Nothing Stops the Census, Not Even the Coronavirus

Millions at Stake in Head Count Sidelined by COVID-19

Santa Barbara Foundation's Pedro Paz, is working to overcome the challenges that the Coronavirus has made for the 2020 Census. | Credit: Daniel Dreifuss

While the coronavirus outbreak has put most of American society on ice, one government function marches on ― the 2020 Census. The decadal head count started on time in mid-March, but the response deadline has been extended from July 31 to August 14. “Nonresponse Followup,” or when Census workers go door-to-door, has been pushed from May 13 to May 28. Federal law says the count must be delivered to the president by December 31, 2020.

For the first time, responses can be given online or by phone, which is expected to increase participation. But given the state of things, regional organizers have had to think creatively about how to get the word out. “The Census is really touching people one-to-one, face-to-face,” said Pedro Paz, director of grantmaking for the Santa Barbara Foundation co-chair of Santa Barbara’s Census 2020 Complete Count Committee. “We can’t do that this time.” 

So rather than tabling in person or holding group events, Paz explained while working from home with his young son and their dog in the background, the committee is phone- and text-banking and organizing tele-town halls. They’re also strategically offering the information where essential services are provided, such as at the Foodbank and at medical clinics. “We have to find ways to grab people’s attention to convey that this is a very important thing,” Paz said. “But we also need to be respectful. We understand people aren’t totally focused on this right now.”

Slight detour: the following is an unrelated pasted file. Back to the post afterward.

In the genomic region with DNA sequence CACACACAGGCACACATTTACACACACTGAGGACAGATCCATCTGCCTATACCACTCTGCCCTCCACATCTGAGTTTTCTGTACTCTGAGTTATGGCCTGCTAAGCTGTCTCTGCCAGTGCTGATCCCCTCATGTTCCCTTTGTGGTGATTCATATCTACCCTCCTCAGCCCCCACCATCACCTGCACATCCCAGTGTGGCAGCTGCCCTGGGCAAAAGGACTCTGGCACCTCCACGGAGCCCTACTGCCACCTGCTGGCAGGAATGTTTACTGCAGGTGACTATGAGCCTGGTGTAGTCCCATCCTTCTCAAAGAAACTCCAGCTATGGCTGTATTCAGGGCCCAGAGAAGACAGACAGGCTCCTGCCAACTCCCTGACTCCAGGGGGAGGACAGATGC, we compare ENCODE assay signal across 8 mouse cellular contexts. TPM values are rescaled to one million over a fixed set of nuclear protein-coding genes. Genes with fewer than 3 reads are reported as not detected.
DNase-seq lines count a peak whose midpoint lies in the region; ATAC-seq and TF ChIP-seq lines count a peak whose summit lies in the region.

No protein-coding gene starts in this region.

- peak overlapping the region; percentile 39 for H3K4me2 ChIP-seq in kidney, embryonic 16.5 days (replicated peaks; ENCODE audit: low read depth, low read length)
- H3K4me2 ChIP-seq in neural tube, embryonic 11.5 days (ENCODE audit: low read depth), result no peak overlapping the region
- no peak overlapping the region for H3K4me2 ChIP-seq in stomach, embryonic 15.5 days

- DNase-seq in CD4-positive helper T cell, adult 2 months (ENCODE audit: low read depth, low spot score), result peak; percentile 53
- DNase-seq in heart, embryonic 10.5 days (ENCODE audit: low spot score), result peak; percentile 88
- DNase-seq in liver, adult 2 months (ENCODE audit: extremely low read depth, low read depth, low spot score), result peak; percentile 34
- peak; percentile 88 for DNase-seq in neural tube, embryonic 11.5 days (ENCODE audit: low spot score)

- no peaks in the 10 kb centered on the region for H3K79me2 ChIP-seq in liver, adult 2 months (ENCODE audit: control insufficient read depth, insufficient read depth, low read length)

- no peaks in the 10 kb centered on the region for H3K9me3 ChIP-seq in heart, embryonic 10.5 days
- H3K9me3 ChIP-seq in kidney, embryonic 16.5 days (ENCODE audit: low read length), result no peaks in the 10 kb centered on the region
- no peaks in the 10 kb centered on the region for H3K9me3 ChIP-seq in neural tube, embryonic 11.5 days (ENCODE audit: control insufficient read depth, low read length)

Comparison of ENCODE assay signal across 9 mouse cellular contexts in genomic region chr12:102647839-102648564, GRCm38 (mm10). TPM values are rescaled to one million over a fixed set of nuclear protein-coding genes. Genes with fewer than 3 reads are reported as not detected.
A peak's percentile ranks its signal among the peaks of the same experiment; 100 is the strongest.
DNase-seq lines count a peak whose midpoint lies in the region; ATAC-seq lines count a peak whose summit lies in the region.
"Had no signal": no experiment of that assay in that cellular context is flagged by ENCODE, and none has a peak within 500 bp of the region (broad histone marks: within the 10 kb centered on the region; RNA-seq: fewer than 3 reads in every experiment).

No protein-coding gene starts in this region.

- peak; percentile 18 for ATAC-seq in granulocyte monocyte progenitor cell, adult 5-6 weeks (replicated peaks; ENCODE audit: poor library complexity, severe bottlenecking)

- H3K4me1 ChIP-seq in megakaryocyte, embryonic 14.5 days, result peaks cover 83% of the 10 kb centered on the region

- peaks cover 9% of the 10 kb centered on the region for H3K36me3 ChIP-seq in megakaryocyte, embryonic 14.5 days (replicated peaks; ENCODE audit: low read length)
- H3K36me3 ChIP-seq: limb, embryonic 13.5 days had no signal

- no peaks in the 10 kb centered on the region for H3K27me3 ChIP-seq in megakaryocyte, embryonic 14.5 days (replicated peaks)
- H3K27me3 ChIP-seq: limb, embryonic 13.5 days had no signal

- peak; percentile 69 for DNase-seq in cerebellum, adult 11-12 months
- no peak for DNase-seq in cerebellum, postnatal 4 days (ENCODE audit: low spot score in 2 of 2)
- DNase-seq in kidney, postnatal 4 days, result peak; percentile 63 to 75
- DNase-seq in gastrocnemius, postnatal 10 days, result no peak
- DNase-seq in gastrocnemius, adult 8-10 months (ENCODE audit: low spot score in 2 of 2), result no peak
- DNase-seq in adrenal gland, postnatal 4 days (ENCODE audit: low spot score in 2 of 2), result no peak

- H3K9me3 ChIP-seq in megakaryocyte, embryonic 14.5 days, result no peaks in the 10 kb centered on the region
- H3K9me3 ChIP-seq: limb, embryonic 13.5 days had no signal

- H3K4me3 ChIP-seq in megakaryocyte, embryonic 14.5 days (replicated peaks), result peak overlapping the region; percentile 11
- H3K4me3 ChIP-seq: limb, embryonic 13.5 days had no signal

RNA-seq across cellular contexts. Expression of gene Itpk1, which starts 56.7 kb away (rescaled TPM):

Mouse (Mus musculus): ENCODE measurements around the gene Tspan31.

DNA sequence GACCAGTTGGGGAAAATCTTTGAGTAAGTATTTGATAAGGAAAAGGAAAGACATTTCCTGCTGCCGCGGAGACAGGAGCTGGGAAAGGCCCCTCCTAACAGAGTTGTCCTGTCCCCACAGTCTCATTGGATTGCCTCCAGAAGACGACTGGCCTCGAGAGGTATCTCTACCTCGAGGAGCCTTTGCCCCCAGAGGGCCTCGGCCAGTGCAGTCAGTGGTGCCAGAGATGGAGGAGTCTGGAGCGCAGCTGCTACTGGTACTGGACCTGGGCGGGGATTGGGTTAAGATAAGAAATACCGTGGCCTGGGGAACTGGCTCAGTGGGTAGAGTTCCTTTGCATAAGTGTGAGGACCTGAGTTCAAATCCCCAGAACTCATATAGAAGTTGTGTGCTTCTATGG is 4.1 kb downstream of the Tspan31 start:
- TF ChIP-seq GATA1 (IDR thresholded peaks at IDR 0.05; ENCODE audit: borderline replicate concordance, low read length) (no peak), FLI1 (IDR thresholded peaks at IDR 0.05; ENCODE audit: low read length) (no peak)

The stakes are surprisingly high. Census counts dictate how much federal funding communities get for a whole host of local services, from free school lunch programs to Medicare to housing vouchers to road repair. They also determine congressional boundaries. According to Paz, each person uncounted in Santa Barbara County reduces federal funding for services by $2,000 per year for 10 years. Put another way, an undercount of just 5 percent of the county’s population would mean a loss of $430 million over the next decade.

Under even the best of circumstances, the Census struggles to reach “hard-to-count,” or HTC, populations ― minorities, children between the ages of 0 and 5, transient students, and homeless people. It’ll be especially difficult this time around. Paz said the committee is working with trusted community partners to contact and communicate with these residents. No Census information can be shared with any other federal agency, they stress, including law enforcement or immigration, and every person counts, regardless of citizenship status.

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